England Caps : 33
Goals : 30
Player : 1950-1958
Nat (short for Nathaniel) Lofthouse was a classic English centre-forward who nearly averaged a goal a game during an eight year stint as England’s No 9. Scoring thirty goals in thirty-three matches for England he also scored 255 goals in 452 appearances for Bolton Wanderers, the only club he played for.
Delayed DebutLofthouse signed for Bolton just before the war broke out but had to wait until after the war for his League debut (although games were played during the war, the League itself was suspended), scoring twice in a 4-3 defeat by Chelsea in 1946. His England debut did not come until 1950, despite popular support for him to be selected well before then, and he proved the doubters wrong by scoring both goals in a 2-2 draw against Yugoslavia.
Domestic HonoursIn 1953 he was named the English Player of the Year, and scored in every round of the FA Cup tournament, one of only twelve players to have done so. Unfortunately, although he scored in the final, Bolton went down 4-2 in the classic ‘Matthews Final’, but Lofthouse had the consolation of ending the season as the top scorer, with thirty goals.
The Lion of ViennaHis most memorable performance for England was during a match in Vienna, against the Austrian national side, in 1952. He had opened the scoring with a driven left-footed volley but was then badly hurt on two occasions by some tough ‘tackles’ from the Austrian defence. But the no-nonsense striker played on and in the 82nd minute, with the score at 2-2, he got the ball near the halfway line and galloped all the way to score the winner, colliding with the keeper as he released the shot.
Lofthouse was unconscious by the time the ball rolled over the line and was unaware that he’d scored the winner. After five minutes off the pitch he returned for the end of the game. Three days later he dusted himself down and scored two goals in a 3-0 defeat of Switzerland.
This feat earned him the nickname ‘The Lion of Vienna’ and he was sanguine about the treatment he received and, to be fair, often handed out. He later said “in my day, there were plenty of fellas who would kick your b****cks off. The difference was that at the end of the match they would shake your hand and help you look for them!”
1954 World CupLofthouse was in the squad for the 1954 World Cup tournament in Switzerland, England having won the Home Championship in 1953, which served as a qualifying group. Lofthouse scored 2 goals in a thrilling 4-4 draw with Belgium, the first a spectacular diving header from a Tom Finney cross.
Lofthouse missed the next match, a win against Switzerland, but was back in the side, and scoring again, getting one of England’s two goals lead against Uruguay. But Gil Merrick, the England keeper, was having a nightmare and, in what proved to be his last match for England, let in two soft goals, then at the end allowed another speculative shot in, and England were out at the quarter-final stage, losing 4-2.
Record BreakerIn 1956 Lofthouse scored two goals in a 5-1 win against Finland in Helsinki. This took his total of England goals to twenty-nine, one more than the previous record holder, the great Steve Bloomer. The record had stood since before the First World War, but Lofthouse’s scoring was about to be put on hold.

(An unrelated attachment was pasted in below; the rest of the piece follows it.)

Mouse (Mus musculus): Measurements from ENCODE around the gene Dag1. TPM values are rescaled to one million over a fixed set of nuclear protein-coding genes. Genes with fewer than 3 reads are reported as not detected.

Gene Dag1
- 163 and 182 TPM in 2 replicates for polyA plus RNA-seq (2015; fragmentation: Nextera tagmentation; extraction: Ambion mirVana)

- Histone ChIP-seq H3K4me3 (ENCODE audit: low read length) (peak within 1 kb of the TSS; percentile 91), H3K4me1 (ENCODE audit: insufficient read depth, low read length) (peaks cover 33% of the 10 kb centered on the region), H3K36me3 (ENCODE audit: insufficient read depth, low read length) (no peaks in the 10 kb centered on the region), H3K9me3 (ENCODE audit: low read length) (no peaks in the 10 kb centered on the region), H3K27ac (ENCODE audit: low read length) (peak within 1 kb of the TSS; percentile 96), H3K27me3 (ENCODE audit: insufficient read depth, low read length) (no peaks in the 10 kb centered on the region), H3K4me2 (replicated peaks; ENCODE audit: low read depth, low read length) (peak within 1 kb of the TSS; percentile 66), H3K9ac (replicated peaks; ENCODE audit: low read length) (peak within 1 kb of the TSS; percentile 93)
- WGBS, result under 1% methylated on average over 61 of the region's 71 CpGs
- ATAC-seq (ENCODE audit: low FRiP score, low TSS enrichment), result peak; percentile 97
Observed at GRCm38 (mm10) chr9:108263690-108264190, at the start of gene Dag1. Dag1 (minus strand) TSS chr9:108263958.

International WildernessDespite playing well and scoring consistently (so many England matches contained a pair of Lofthouse goals rather than just one), Lofthouse was then left out of the side for more than two years. Lofthouse’s spell in the international wilderness unfortunately encompassed the 1958 World Cup in Sweden.
The public were bewildered by some bizarre team selections as not only was Lofthouse left out, but also Stanley Matthews, Jimmy Greaves and Brian Clough, and this with the selectors picking 20 players rather than a full squad of 22. This was compounded by the death of at least three key England team members in the Munich air disaster and a weakened team returned home at the end of the group stage.
Final RecallAfter the World Cup Lofthouse was recalled for a friendly against the USSR, a re-match of the World Cup group play-off match which England had lost 1-0. Scant consolation was provided by a 5-0 drubbing, with Lofthouse scoring one with a left-foot piledriver, completely disregarding the Russian defender who was hauling him back by his shirt, and Johnny Haynes scoring his only international hat-trick.
Lofthouse’s goal took him to a total of thirty for England, equalling the record that Tom Finney had only just set, scoring against Northern Ireland two weeks before. The other goal was scored by a youngster making a big impression with his sixth goal in his fifth England game, a certain Bobby Charlton.
Final BowIt is disappointing that Lofthouse’s England debut was delayed as he was 25 by the time he made his debut and had to retire at the age of 33, with an ankle injury. As a result he only obtained 33 caps and 30 goals, and it could have been many more had he not had those two seasons out of favour.
Playing for Bolton Wanderers throughout his career he has been honoured with the office of life president and has one of the stands at the Reebok Stadium named after him.